What a Utility Can Be

Just as the Gulf oil spill has left little doubt that the way cars are powered must change, it is becoming more and more undeniable that the way electricity is generated and delivered must change.

If the Upper Big Branch coal mine cave-in that crushed 29 miners in early April has slipped from memory and the images of West Virginia mountain ranges ruined by surface mining are too difficult to think about, consider Climate Stabilization Targets: Emissions, Concentrations, and Impacts over Decades to Millenia, a new report from the National Academy of Sciences. It says a 1.8 degree Fahrenheit (1 degree Celsius) increase in temperature – to which the world average temperature is now about halfway – will (a) reduce rainfall 5%-to-10% in the already drought-burdened American Southwest, Mediterranean and southern Africa regions, (b) drop stream flow 5%-to-10% in river basins like the Arkansas and the Rio Grande, (c) reduce yields of U.S. and African corn, Indian wheat and comparable crops by 5%-to-15%, and (d) move dangerously close to warming that would double, or possibly quadruple, the size of wildfires in the American West.

As explained in Ceres’ new report, The 21st Century Electric Utility: Positioning for a Low-Carbon Future, generating the electricity that keeps the lights on and the air conditioning running also generates 40% of U.S. greenhouse gas emissions (GhGs). The greenhouse effect those GhGs create is driving the anthropomorphic (human-caused) global average temperature rise that accelerates the emergence of the anthropocene, a new geologic era in earth’s history (named by Nobel prize winning atmospheric chemist Paul Crutzen) in which human activity is determining the planet’s climate and its inhabitants’ fate.

The good news is that, according to The 21st Century Electric Utility, remedies are not only at hand, they are the most economically competitive choices for the people who run U.S. utilities and are charged with the awesome responsibilities of keeping the nation’s lights on and its a/c running. The report describes what is happening with utilities at present, the changes utilities need to make and the barriers to their transition to a New Energy economy. ::continue::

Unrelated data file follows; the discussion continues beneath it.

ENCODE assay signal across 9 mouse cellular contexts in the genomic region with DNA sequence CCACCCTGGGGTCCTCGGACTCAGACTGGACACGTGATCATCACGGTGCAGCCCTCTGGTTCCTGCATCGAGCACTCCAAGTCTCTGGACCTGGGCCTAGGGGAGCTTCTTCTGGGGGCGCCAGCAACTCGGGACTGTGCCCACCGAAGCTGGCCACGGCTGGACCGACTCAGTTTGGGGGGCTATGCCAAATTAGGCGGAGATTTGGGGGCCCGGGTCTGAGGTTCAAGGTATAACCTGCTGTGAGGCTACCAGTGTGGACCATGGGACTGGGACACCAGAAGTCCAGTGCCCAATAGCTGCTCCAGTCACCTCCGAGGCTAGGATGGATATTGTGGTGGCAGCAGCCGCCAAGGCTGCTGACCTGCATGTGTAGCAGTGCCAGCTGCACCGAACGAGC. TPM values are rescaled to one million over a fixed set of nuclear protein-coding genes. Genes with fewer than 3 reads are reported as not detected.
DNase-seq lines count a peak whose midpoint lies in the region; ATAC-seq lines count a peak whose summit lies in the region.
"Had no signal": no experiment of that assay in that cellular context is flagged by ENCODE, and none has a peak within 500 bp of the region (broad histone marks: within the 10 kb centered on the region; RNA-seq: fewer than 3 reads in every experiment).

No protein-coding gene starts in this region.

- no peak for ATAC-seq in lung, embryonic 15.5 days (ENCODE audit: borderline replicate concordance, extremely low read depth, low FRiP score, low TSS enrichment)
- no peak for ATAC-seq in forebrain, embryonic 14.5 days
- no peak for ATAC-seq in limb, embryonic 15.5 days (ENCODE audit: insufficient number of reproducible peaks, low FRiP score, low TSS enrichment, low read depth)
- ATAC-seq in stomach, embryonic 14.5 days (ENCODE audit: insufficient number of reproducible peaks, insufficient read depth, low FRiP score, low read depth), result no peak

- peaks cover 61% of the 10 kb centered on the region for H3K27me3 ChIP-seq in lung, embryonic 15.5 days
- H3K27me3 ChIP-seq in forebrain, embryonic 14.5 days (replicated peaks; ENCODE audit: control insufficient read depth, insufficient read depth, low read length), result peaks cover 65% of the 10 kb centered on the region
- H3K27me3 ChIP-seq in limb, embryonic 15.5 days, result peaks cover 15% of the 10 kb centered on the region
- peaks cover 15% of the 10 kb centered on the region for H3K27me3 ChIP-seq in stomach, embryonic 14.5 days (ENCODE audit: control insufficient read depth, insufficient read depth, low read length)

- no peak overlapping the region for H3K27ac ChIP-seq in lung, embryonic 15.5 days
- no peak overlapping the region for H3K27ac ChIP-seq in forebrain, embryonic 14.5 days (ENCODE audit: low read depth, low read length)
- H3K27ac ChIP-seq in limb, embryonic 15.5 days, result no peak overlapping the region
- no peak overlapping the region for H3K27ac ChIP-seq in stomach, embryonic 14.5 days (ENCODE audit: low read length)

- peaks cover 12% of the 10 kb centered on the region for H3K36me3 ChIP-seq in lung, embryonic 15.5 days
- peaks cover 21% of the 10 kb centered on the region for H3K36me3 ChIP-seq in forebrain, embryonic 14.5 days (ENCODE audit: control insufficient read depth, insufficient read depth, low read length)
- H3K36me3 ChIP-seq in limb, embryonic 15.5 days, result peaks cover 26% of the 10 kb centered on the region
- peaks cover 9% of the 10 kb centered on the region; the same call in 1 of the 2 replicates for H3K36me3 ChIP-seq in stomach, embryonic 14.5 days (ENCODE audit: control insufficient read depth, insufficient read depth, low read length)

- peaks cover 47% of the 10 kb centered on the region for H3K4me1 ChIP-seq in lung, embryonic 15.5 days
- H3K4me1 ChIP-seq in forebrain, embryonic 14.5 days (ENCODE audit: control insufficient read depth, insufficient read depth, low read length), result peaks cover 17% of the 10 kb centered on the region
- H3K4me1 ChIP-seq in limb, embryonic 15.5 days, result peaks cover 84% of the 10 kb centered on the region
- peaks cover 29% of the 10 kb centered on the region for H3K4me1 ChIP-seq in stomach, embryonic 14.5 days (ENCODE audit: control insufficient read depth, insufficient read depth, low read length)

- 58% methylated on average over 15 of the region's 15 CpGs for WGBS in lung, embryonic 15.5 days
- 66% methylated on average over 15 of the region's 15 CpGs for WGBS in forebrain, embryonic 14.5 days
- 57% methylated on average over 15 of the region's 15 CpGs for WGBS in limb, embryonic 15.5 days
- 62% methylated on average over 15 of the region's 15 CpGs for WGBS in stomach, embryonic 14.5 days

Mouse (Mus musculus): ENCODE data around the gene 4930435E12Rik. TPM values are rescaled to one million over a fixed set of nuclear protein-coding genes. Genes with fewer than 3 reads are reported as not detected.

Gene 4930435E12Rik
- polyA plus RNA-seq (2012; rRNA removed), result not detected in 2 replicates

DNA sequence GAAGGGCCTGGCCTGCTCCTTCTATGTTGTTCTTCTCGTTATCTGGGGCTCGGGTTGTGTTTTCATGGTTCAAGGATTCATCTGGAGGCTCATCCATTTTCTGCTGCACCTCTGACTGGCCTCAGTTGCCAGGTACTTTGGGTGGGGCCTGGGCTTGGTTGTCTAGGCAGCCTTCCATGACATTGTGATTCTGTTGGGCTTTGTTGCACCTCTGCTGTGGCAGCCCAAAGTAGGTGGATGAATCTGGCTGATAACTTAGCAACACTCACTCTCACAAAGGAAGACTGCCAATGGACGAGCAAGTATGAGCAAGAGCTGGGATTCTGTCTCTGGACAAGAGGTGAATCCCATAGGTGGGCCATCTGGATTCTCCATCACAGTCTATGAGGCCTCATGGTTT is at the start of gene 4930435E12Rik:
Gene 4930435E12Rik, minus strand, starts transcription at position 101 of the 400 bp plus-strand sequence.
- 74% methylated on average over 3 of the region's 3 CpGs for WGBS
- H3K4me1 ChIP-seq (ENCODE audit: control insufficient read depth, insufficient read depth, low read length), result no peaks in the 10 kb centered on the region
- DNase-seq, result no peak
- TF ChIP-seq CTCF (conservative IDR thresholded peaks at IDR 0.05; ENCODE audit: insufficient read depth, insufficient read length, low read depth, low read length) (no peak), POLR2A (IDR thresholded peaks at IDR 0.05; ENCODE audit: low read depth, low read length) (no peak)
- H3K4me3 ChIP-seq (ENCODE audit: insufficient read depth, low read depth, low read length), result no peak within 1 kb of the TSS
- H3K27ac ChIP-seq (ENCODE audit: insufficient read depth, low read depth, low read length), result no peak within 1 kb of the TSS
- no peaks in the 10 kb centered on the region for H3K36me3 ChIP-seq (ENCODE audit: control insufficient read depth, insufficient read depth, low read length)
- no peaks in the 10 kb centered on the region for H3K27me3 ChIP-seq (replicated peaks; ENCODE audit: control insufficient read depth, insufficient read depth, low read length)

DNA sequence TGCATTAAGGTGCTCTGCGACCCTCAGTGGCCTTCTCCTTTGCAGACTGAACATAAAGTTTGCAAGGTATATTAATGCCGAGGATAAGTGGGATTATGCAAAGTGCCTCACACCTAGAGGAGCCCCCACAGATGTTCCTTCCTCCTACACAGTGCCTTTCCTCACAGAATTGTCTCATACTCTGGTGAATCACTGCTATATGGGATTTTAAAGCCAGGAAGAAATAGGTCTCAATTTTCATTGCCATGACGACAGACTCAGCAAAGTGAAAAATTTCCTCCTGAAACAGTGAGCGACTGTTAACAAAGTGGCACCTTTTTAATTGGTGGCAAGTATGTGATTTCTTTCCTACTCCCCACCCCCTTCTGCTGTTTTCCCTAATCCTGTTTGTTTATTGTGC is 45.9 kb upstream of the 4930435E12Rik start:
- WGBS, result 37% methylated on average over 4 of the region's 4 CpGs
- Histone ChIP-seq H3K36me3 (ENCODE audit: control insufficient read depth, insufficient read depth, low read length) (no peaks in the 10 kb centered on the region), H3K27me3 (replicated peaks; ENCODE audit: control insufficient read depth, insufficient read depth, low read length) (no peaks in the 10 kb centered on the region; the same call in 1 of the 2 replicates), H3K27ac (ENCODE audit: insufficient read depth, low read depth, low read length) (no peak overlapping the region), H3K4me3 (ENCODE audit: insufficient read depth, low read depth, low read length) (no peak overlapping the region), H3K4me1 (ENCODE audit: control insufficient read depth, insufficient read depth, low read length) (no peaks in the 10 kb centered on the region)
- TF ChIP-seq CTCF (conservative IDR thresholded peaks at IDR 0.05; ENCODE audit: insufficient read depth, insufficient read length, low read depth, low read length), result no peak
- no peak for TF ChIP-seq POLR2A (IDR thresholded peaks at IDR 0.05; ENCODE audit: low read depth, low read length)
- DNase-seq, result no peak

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4 key trends the report identifies are: (a) Increasing pressures to cut emissions 80% below 1990 levels by 2050, the scientifically-determined level needed internationally to interrupt worsening climate change; (b) increasing momentum in state, regional and federal policies and regulations that will make fossil fuel-generated electricity –especially coal-generated electricity – too costly to compete in the marketplace against emissions-free sources; (c) the increasing introduction of Energy Efficiency and Smart Grid technologies that are the cheapest way to cut emissions and reduce the demand for emissions-generating sources; and (d) progressively falling costs for New Energy sources.

The single specific addition to existing policies crucial to transitioning utilities to more New Energy and Energy Efficiency is the decoupling of utility profits from the volume of electricity sales. In states where such decoupling is rewarded, utilities increase efficiency 1%-to-2% per year on an ongoing basis and drive the maximum increases in both utility scale New Energy (wind installations, solar power plants) and distributed energy generation (rooftop PV, geothermal heat pump systems). Where there is no decoupling, utilities face losses in profits from such action and efficiency does not improve.

More broadly, the Ceres report concludes with a detailed list of recommendations that can reasonably be summarized as: (1) Do everything possible to increase Energy Efficiency, (2) use the savings to build New Energy, (3) don’t waste time or money on Old Energies that are dangerous and toxic and (4) NOW!

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This post is based on Report: Climate Change, Emerging RE Technologies Driving New Business Models (9 July 2010, Renew Grid) and Climate Stabilization Targets: Emissions, Concentrations, and Impacts over Decades to Millenia (July 16, 2010, The National Academy of Sciences)

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